Friday’s shocking assassination of Japan’s former Prime Minister Shinzo Abe in one of the world’s safest countries stunned leaders and drew condemnation, with Iran calling it an “act of terrorism” while Spain slammed the “cowardly attack.”
Abe, 67, was shot from behind in Nara in western Japan while giving a campaign speech. He was airlifted to a hospital but was not breathing and his heart had stopped. He was pronounced dead later at the hospital. Abe was Japan’s longest-serving leader before stepping down in 2020 for health reasons.
Japanese Prime Minister Fumio Kishida, who hastily returned to Tokyo from campaign events around the country, called the shooting “dastardly and barbaric.”
U.S. Secretary of State Antony Blinken, speaking with the Japanese and South Korean foreign ministers at a trilateral meeting in Bali, said Abe’s assassination was “profoundly disturbing” and a “personal loss for so many people.”
Japan’s former Prime Minister Shinzo Abe was in heart failure after apparently being shot during a campaign speech Friday in western Japan and subsequently lost his life, NHK public television said Friday.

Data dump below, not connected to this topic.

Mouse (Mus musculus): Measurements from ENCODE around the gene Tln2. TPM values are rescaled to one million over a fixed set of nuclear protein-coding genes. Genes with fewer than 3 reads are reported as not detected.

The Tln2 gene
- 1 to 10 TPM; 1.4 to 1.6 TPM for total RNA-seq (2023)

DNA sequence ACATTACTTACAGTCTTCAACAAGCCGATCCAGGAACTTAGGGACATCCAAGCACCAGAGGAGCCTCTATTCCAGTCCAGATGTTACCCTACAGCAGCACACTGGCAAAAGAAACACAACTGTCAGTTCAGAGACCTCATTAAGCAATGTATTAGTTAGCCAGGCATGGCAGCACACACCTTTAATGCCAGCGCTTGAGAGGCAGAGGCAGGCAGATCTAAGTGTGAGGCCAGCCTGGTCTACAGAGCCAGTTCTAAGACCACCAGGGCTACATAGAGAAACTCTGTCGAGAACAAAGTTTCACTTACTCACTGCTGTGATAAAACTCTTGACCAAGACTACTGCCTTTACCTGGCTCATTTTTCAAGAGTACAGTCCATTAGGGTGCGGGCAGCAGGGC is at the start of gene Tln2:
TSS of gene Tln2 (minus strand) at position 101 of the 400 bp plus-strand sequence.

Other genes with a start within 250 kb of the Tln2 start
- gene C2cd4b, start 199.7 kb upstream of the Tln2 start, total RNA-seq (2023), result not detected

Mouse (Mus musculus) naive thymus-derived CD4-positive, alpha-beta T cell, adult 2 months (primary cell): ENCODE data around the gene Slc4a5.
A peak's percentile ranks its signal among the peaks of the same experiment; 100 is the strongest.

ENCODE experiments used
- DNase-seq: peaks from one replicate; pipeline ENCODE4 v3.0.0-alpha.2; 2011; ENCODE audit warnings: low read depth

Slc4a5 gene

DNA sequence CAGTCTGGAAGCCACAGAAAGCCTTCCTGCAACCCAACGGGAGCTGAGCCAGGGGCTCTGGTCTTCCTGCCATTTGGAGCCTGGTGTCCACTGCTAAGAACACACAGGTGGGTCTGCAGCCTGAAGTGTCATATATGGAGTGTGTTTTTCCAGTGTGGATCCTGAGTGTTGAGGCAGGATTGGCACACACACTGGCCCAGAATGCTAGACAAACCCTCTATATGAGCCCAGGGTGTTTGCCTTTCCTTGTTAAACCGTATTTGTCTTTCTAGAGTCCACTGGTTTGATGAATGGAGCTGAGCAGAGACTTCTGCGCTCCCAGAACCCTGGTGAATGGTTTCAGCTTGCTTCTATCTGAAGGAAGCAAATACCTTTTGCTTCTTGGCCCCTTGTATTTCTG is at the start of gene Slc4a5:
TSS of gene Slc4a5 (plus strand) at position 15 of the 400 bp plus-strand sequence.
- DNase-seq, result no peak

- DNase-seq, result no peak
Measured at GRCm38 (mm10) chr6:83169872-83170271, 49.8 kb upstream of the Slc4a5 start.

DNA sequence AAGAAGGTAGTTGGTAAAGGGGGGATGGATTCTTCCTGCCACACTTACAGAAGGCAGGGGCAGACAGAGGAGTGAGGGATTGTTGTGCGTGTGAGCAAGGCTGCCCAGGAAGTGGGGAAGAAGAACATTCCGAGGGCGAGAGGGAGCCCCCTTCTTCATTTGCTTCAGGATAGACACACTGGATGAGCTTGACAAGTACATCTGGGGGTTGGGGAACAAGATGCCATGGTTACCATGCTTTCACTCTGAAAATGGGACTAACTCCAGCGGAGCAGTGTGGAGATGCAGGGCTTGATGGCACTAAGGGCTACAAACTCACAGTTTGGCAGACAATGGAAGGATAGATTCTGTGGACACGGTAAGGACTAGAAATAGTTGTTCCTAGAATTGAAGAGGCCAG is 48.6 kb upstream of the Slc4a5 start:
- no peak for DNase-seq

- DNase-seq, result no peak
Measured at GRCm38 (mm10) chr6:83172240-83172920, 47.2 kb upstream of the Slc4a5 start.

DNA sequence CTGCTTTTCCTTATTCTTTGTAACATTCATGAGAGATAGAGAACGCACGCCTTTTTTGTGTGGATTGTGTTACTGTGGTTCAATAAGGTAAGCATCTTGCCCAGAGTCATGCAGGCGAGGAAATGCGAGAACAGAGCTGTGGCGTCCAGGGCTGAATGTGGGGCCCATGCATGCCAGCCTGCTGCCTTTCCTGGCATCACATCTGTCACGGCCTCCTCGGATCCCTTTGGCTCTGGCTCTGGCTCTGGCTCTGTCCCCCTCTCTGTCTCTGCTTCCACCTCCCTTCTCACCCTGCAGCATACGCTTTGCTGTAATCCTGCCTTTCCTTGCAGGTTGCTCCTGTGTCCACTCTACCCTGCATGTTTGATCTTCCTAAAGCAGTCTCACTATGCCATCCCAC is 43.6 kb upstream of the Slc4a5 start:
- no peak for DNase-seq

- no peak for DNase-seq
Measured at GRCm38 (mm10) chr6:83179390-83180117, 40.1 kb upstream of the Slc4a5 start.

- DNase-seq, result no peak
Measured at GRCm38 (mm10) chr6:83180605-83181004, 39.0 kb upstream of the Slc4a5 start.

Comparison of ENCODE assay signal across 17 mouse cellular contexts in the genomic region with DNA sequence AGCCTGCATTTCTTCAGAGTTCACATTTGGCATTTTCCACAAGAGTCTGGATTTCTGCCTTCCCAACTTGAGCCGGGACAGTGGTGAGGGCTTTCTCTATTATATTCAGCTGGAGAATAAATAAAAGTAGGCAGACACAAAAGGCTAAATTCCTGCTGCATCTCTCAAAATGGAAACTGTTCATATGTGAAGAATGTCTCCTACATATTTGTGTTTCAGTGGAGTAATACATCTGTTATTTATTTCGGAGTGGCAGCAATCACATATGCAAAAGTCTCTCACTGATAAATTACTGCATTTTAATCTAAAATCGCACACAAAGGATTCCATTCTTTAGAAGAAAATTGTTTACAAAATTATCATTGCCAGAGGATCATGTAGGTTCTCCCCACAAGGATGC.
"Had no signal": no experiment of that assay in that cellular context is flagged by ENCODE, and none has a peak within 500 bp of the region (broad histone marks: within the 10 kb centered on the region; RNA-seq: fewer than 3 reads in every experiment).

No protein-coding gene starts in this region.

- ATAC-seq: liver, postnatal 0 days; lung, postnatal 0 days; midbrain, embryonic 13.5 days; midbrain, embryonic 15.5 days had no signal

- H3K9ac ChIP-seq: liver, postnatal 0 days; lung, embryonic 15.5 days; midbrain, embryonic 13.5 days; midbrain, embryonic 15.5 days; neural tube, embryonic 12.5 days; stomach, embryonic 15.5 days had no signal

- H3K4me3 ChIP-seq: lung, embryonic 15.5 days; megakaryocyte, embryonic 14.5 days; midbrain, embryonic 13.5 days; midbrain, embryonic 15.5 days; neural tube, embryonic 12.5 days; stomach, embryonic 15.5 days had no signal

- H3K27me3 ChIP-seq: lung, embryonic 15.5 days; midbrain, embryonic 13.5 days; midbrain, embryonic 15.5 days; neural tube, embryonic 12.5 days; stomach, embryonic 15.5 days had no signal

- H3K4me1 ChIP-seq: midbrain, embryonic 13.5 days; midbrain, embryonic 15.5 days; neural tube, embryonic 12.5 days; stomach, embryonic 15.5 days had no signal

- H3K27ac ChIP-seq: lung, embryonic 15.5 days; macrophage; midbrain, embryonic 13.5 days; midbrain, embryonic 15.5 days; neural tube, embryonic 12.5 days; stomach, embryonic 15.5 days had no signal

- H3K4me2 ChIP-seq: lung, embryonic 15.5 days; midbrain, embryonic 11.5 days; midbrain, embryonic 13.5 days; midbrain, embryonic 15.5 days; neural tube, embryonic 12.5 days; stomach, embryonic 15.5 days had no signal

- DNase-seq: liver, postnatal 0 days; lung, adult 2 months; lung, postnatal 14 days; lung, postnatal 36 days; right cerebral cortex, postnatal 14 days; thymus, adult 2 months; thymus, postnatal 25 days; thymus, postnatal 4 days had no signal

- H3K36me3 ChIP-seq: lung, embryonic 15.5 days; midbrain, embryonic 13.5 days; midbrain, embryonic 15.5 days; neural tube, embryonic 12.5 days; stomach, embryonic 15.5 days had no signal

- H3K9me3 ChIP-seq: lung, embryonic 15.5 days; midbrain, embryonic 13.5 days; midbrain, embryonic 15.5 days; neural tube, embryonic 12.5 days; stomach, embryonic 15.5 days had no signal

The broadcaster aired footage showing Abe collapsed on the street, with several security guards running toward him. Abe was holding his chest when he collapsed, with his shirt smeared with blood. NHK says Abe was rushed to a hospital.
Abe was in Nara campaigning ahead of Sunday’s election for the parliament’s upper house and was giving a speech when people heard a gunshot.
Police arrested a male suspect at the scene, NHK said.
The attack was a shock in a country that’s one of the world’s safest and with some of the strictest gun control laws anywhere.
He told reporters at the time that it was “gut wrenching” to leave many of his goals unfinished. He spoke of his failure to resolve the issue of Japanese abducted years ago by North Korea, a territorial dispute with Russia and a revision of Japan’s war-renouncing constitution.
That last goal was a big reason he was such a divisive figure.
His ultra-nationalism riled the Koreas and China, and his push to normalize Japan’s defense posture angered many Japanese. Abe failed to achieve his cherished goal of formally rewriting the U.S.-drafted pacifist constitution because of poor public support.
Supporters of Abe said that his legacy was a stronger U.S.-Japan relationship that was meant to bolster Japan’s defense capability. But Abe made enemies too by forcing his defense goals and other contentious issues through parliament, despite strong public opposition.
Abe is a political blue blood who was groomed to follow in the footsteps of his grandfather, former Prime Minister Nobusuke Kishi. His political rhetoric often focused on making Japan a “normal” and “beautiful” nation with a stronger military and bigger role in international affairs.